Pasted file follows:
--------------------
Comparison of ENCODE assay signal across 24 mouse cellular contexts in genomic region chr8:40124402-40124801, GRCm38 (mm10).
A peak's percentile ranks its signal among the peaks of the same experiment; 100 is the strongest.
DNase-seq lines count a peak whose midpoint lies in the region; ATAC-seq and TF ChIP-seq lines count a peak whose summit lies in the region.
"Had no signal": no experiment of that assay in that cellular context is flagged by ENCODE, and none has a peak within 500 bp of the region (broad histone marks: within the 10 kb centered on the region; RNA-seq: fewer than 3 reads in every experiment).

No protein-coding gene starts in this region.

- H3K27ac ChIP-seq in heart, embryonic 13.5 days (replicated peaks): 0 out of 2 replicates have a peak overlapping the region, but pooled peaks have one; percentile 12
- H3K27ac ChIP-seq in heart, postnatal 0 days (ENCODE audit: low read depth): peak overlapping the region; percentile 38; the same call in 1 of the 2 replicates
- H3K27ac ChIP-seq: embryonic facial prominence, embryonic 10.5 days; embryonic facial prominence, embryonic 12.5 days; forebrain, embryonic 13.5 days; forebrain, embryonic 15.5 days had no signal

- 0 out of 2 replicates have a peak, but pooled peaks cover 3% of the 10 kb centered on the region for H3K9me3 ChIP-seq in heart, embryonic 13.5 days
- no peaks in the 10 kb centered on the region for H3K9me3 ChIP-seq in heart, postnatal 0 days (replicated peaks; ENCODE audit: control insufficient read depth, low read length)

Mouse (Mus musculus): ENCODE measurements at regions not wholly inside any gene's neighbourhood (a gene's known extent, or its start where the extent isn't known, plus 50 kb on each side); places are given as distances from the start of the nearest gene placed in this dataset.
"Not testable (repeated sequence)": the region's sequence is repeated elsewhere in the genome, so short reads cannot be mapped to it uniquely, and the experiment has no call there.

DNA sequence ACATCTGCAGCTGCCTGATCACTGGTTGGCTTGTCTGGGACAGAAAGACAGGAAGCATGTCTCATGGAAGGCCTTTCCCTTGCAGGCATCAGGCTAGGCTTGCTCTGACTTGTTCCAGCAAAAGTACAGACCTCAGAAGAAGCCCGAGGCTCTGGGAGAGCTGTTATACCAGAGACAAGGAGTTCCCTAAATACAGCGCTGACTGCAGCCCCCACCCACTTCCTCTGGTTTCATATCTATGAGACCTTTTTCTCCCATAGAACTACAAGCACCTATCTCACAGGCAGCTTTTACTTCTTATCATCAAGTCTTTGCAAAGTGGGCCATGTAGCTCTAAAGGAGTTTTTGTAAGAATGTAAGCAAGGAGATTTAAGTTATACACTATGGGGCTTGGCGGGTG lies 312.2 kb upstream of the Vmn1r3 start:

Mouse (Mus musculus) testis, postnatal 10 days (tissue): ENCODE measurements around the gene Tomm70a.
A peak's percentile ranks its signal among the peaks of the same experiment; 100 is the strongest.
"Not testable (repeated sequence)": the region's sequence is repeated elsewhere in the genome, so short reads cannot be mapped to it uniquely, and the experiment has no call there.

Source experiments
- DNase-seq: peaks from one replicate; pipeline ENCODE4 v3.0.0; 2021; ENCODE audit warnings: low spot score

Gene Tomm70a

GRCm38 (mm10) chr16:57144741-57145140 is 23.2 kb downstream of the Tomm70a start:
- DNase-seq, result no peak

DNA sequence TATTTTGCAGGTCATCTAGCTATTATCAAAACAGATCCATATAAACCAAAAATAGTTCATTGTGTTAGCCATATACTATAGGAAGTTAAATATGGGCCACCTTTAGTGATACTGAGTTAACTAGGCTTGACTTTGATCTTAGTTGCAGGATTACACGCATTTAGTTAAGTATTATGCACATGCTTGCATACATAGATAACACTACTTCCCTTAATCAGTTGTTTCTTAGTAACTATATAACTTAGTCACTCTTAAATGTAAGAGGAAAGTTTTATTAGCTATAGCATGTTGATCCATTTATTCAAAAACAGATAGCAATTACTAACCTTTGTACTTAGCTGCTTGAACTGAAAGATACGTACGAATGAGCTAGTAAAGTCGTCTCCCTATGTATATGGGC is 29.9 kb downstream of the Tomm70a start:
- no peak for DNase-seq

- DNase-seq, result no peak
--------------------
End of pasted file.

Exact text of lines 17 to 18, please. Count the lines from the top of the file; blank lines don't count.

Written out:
Source experiments
- DNase-seq: peaks from one replicate; pipeline ENCODE4 v3.0.0; 2021; ENCODE audit warnings: low spot score